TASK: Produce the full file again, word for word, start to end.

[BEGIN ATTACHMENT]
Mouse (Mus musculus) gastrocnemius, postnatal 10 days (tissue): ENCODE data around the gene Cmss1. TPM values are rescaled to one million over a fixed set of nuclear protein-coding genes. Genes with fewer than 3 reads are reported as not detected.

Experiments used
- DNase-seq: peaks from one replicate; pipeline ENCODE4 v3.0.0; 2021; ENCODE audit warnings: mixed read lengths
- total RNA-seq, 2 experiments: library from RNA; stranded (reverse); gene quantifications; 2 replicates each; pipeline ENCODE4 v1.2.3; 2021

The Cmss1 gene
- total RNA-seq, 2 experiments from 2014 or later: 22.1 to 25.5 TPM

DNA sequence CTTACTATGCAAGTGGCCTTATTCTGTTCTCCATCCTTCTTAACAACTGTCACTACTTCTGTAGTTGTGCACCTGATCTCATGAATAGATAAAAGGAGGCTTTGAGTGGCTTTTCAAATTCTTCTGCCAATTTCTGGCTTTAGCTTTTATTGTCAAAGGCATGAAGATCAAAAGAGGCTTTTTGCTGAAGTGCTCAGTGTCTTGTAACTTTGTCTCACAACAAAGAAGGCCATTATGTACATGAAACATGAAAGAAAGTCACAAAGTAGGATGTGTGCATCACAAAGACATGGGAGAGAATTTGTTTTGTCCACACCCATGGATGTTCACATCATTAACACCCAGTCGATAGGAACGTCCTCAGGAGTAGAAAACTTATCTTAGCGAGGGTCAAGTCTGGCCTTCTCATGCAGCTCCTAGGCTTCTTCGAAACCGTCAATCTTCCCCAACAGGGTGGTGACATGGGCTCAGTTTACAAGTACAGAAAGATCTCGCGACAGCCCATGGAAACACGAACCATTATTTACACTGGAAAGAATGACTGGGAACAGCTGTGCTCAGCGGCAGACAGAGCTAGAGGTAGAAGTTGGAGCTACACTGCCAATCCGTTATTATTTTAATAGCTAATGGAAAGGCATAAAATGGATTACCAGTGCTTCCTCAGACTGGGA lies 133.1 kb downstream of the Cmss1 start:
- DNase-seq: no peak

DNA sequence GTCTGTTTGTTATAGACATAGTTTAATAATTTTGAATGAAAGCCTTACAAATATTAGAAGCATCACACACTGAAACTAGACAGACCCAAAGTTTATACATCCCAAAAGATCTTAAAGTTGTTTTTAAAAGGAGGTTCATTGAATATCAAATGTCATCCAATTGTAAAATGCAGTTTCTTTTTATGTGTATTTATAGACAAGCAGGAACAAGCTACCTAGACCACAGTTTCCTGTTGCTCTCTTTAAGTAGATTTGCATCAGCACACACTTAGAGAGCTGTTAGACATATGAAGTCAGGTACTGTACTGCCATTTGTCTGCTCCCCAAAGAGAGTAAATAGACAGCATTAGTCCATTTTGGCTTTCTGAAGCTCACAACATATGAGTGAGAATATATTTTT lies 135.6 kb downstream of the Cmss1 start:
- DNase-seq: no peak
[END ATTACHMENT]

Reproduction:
Mouse (Mus musculus) gastrocnemius, postnatal 10 days (tissue): ENCODE data around the gene Cmss1. TPM values are rescaled to one million over a fixed set of nuclear protein-coding genes. Genes with fewer than 3 reads are reported as not detected.

Experiments used
- DNase-seq: peaks from one replicate; pipeline ENCODE4 v3.0.0; 2021; ENCODE audit warnings: mixed read lengths
- total RNA-seq, 2 experiments: library from RNA; stranded (reverse); gene quantifications; 2 replicates each; pipeline ENCODE4 v1.2.3; 2021

The Cmss1 gene
- total RNA-seq, 2 experiments from 2014 or later: 22.1 to 25.5 TPM

DNA sequence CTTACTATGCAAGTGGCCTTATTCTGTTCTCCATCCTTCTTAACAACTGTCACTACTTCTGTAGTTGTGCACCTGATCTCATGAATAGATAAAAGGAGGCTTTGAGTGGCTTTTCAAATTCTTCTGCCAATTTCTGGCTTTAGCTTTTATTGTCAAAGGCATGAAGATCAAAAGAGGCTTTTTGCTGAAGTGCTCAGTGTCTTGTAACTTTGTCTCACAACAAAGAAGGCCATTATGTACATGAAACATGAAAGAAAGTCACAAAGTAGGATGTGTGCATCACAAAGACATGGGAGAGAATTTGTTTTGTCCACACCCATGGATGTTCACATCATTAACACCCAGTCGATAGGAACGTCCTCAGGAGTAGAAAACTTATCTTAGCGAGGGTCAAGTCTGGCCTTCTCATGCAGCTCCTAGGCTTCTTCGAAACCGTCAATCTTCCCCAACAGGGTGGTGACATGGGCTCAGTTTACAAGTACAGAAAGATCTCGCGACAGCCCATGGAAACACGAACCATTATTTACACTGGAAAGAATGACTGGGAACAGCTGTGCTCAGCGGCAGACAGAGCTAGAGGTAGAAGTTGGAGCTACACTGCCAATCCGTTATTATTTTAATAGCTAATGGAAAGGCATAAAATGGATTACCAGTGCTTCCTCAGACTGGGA lies 133.1 kb downstream of the Cmss1 start:
- DNase-seq: no peak

DNA sequence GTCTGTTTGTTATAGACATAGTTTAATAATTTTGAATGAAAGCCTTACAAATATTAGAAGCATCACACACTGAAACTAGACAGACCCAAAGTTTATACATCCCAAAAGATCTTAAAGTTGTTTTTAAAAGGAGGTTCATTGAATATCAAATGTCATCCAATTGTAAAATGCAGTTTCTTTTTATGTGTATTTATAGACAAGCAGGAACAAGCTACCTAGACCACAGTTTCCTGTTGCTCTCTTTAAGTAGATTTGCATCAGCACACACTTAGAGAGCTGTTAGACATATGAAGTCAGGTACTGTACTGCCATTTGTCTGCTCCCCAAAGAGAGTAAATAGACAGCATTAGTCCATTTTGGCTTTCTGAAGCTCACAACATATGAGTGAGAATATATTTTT lies 135.6 kb downstream of the Cmss1 start:
- DNase-seq: no peak